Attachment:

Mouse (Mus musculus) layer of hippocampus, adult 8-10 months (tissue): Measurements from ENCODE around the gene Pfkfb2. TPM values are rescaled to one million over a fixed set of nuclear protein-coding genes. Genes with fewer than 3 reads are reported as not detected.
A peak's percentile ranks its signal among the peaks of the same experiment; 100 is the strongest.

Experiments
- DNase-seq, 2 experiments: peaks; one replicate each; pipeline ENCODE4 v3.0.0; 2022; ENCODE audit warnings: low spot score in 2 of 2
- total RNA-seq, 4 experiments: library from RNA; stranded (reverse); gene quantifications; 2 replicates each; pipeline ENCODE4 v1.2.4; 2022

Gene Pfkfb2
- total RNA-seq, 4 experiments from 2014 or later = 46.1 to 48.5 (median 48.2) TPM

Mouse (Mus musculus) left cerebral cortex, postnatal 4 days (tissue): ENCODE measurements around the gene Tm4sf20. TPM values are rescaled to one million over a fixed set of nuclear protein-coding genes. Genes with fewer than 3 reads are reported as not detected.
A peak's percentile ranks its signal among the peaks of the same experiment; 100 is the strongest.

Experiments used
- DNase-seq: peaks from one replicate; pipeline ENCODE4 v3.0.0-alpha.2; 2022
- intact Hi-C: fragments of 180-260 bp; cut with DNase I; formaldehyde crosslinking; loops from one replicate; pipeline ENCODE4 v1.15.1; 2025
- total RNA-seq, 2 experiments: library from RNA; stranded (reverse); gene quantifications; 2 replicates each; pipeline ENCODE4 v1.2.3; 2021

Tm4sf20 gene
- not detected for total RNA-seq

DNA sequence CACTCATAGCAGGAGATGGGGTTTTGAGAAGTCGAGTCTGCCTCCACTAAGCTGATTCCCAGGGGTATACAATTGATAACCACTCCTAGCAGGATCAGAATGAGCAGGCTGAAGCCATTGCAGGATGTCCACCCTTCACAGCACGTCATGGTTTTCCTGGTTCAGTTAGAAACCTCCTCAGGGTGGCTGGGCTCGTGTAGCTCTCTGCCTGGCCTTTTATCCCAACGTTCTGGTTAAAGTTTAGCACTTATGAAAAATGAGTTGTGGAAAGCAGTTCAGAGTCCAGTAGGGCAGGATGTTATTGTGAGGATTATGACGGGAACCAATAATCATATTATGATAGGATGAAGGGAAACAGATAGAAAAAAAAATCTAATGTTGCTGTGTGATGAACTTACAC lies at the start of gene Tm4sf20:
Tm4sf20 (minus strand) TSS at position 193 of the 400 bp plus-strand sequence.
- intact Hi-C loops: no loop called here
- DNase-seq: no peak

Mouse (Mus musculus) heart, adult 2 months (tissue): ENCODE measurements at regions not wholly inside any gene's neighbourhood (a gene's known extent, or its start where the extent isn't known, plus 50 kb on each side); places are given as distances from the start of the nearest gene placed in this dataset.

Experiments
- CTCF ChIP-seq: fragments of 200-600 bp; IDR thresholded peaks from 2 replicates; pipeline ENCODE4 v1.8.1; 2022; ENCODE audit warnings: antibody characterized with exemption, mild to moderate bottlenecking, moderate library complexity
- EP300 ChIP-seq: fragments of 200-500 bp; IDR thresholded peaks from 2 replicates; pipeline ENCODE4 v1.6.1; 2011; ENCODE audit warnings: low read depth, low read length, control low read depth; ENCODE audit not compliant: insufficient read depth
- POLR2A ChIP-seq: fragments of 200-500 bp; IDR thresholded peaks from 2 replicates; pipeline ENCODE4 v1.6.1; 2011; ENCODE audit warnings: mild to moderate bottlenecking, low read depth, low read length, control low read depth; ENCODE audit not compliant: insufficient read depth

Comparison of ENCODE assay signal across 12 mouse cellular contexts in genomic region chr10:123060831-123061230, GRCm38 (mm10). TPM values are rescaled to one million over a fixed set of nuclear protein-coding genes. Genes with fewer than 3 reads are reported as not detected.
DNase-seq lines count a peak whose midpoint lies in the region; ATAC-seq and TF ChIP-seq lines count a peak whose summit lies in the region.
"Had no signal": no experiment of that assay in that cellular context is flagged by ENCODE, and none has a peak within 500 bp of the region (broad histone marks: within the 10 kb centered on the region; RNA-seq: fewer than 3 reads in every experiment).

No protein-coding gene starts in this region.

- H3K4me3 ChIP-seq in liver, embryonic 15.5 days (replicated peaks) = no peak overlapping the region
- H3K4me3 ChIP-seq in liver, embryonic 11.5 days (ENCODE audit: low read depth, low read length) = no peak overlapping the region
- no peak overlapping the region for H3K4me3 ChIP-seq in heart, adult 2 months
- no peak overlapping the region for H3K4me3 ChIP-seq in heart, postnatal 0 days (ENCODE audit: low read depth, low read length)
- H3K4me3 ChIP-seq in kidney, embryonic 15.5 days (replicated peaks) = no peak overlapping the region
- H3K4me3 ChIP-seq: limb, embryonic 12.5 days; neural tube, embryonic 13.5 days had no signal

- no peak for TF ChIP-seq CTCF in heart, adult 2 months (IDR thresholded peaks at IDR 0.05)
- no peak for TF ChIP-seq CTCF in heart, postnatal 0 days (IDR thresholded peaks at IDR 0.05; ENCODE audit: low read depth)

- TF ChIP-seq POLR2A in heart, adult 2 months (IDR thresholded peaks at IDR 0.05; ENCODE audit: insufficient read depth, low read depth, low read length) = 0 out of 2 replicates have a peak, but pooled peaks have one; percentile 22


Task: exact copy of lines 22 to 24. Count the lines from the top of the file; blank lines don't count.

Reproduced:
- CTCF ChIP-seq: fragments of 200-600 bp; IDR thresholded peaks from 2 replicates; pipeline ENCODE4 v1.8.1; 2022; ENCODE audit warnings: antibody characterized with exemption, mild to moderate bottlenecking, moderate library complexity
- EP300 ChIP-seq: fragments of 200-500 bp; IDR thresholded peaks from 2 replicates; pipeline ENCODE4 v1.6.1; 2011; ENCODE audit warnings: low read depth, low read length, control low read depth; ENCODE audit not compliant: insufficient read depth
- POLR2A ChIP-seq: fragments of 200-500 bp; IDR thresholded peaks from 2 replicates; pipeline ENCODE4 v1.6.1; 2011; ENCODE audit warnings: mild to moderate bottlenecking, low read depth, low read length, control low read depth; ENCODE audit not compliant: insufficient read depth